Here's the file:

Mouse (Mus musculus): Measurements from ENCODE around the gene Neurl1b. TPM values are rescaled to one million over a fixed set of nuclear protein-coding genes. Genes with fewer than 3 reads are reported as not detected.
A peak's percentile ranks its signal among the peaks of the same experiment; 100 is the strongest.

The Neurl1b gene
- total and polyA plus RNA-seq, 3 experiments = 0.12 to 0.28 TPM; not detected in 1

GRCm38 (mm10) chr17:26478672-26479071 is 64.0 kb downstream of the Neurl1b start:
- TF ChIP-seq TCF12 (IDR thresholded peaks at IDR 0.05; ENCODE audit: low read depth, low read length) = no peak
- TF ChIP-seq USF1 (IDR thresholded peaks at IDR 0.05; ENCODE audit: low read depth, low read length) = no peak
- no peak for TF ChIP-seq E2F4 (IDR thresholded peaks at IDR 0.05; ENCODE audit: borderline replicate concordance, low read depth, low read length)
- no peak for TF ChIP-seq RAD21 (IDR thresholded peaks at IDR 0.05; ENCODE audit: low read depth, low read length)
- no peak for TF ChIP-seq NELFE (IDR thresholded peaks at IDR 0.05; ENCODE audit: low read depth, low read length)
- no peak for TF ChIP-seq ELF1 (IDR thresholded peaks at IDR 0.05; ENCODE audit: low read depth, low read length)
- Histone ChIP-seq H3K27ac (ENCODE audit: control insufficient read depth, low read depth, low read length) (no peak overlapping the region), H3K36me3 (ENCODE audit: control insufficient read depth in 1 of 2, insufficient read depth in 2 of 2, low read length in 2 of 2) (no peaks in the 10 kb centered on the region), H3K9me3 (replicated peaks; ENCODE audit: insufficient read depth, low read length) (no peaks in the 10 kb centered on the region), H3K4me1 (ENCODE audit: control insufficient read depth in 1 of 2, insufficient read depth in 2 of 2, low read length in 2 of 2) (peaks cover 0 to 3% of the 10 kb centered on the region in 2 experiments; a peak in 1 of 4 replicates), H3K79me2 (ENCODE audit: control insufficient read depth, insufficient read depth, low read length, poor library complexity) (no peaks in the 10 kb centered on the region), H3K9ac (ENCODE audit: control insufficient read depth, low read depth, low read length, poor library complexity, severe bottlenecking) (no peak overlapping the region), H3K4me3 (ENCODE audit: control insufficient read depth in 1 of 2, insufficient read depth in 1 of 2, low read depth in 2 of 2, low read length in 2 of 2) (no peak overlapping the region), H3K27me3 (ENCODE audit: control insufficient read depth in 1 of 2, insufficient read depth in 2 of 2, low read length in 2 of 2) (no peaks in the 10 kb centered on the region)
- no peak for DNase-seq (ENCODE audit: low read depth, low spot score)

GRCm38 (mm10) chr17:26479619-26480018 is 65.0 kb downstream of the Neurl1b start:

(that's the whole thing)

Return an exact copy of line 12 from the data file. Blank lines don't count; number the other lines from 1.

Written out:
- Histone ChIP-seq H3K27ac (ENCODE audit: control insufficient read depth, low read depth, low read length) (no peak overlapping the region), H3K36me3 (ENCODE audit: control insufficient read depth in 1 of 2, insufficient read depth in 2 of 2, low read length in 2 of 2) (no peaks in the 10 kb centered on the region), H3K9me3 (replicated peaks; ENCODE audit: insufficient read depth, low read length) (no peaks in the 10 kb centered on the region), H3K4me1 (ENCODE audit: control insufficient read depth in 1 of 2, insufficient read depth in 2 of 2, low read length in 2 of 2) (peaks cover 0 to 3% of the 10 kb centered on the region in 2 experiments; a peak in 1 of 4 replicates), H3K79me2 (ENCODE audit: control insufficient read depth, insufficient read depth, low read length, poor library complexity) (no peaks in the 10 kb centered on the region), H3K9ac (ENCODE audit: control insufficient read depth, low read depth, low read length, poor library complexity, severe bottlenecking) (no peak overlapping the region), H3K4me3 (ENCODE audit: control insufficient read depth in 1 of 2, insufficient read depth in 1 of 2, low read depth in 2 of 2, low read length in 2 of 2) (no peak overlapping the region), H3K27me3 (ENCODE audit: control insufficient read depth in 1 of 2, insufficient read depth in 2 of 2, low read length in 2 of 2) (no peaks in the 10 kb centered on the region)